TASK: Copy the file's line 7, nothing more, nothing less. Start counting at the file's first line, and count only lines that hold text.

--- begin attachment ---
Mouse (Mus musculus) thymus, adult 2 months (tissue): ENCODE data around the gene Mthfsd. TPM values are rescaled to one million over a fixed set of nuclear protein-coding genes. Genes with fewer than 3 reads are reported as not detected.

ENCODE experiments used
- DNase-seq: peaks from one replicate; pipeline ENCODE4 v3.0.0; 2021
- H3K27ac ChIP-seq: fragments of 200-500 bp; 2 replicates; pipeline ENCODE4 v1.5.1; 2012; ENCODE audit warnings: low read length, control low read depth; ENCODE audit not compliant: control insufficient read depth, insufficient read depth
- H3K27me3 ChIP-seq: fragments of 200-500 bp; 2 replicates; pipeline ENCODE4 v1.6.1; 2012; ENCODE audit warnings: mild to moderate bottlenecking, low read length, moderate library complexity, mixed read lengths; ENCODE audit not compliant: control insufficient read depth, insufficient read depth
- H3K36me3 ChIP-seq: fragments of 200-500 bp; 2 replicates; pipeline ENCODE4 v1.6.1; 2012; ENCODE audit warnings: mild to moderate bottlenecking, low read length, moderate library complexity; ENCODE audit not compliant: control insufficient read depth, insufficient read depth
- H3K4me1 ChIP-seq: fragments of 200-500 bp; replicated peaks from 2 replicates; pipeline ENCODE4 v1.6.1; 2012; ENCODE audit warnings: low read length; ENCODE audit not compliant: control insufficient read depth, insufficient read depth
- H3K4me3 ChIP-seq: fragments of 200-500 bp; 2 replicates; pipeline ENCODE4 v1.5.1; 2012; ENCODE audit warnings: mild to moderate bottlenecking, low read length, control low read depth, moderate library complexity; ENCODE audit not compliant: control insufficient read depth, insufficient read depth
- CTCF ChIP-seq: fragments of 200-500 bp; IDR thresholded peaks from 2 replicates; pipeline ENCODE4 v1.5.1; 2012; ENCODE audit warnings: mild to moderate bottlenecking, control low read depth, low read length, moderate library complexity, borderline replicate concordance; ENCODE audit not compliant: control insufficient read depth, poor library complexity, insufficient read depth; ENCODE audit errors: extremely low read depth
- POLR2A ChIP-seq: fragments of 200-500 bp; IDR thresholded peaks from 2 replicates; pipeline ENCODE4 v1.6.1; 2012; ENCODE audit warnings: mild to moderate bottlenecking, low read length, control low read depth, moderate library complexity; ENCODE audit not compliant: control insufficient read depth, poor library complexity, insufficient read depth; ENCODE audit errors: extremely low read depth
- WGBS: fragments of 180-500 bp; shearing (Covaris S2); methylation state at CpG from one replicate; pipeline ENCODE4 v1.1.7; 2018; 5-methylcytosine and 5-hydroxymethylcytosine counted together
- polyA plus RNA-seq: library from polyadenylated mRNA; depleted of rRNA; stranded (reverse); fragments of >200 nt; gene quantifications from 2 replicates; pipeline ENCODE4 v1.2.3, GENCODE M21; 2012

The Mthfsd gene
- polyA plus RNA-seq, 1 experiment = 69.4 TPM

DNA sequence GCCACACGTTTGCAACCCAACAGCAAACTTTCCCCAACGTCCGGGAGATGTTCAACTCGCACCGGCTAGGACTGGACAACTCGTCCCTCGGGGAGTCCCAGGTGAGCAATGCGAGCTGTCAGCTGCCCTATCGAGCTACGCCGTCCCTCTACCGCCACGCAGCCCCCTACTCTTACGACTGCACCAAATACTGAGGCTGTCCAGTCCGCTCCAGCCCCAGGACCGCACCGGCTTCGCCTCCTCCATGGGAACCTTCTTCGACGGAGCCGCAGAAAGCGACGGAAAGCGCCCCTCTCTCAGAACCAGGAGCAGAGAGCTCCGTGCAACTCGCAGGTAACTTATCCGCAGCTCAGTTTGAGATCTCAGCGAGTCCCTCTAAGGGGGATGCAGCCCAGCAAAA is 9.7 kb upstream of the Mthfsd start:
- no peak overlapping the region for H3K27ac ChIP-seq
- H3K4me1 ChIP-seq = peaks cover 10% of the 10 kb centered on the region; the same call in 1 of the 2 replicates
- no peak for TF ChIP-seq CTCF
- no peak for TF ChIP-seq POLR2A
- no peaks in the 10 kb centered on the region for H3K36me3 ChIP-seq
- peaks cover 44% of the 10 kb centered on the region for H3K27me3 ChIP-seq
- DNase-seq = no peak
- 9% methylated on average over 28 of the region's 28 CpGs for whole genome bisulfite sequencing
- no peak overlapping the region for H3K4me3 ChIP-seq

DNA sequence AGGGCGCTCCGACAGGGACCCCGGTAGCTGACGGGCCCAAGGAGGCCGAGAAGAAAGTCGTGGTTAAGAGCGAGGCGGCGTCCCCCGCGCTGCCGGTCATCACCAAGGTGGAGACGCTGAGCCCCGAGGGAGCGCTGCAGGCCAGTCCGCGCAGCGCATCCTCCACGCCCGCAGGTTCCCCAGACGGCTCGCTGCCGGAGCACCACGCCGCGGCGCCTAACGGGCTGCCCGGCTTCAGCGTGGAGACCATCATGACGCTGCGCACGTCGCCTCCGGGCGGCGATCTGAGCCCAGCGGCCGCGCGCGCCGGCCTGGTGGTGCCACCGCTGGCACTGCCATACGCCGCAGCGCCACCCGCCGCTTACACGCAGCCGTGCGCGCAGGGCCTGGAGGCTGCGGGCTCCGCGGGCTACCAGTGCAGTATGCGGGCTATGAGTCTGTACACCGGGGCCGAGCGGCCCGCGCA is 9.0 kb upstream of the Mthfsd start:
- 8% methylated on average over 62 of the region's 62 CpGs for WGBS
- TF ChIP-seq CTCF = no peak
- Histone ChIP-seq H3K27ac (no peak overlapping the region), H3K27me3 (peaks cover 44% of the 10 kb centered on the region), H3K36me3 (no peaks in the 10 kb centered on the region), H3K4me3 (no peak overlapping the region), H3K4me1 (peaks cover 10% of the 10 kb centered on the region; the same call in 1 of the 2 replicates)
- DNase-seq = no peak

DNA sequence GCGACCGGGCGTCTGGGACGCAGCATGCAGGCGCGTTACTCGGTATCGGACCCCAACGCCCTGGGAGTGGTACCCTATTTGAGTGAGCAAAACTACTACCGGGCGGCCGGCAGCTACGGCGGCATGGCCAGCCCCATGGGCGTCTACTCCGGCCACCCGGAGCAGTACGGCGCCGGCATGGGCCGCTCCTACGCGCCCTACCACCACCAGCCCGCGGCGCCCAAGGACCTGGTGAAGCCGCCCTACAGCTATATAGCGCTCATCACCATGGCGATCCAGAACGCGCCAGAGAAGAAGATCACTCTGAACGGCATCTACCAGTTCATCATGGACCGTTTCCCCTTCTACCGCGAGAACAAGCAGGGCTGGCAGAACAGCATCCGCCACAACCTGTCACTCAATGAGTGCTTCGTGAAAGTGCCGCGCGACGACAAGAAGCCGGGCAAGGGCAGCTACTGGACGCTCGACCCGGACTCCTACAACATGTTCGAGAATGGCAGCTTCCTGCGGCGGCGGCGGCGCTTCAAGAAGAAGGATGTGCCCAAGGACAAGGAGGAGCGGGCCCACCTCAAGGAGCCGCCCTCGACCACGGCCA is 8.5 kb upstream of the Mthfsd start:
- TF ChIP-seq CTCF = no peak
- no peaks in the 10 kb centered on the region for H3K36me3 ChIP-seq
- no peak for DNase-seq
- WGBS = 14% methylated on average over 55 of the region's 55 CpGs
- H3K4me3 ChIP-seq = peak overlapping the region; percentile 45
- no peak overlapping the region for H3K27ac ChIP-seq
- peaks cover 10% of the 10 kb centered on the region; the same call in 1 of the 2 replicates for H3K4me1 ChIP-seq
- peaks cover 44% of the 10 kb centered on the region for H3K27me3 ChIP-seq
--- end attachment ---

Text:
- H3K4me1 ChIP-seq: fragments of 200-500 bp; replicated peaks from 2 replicates; pipeline ENCODE4 v1.6.1; 2012; ENCODE audit warnings: low read length; ENCODE audit not compliant: control insufficient read depth, insufficient read depth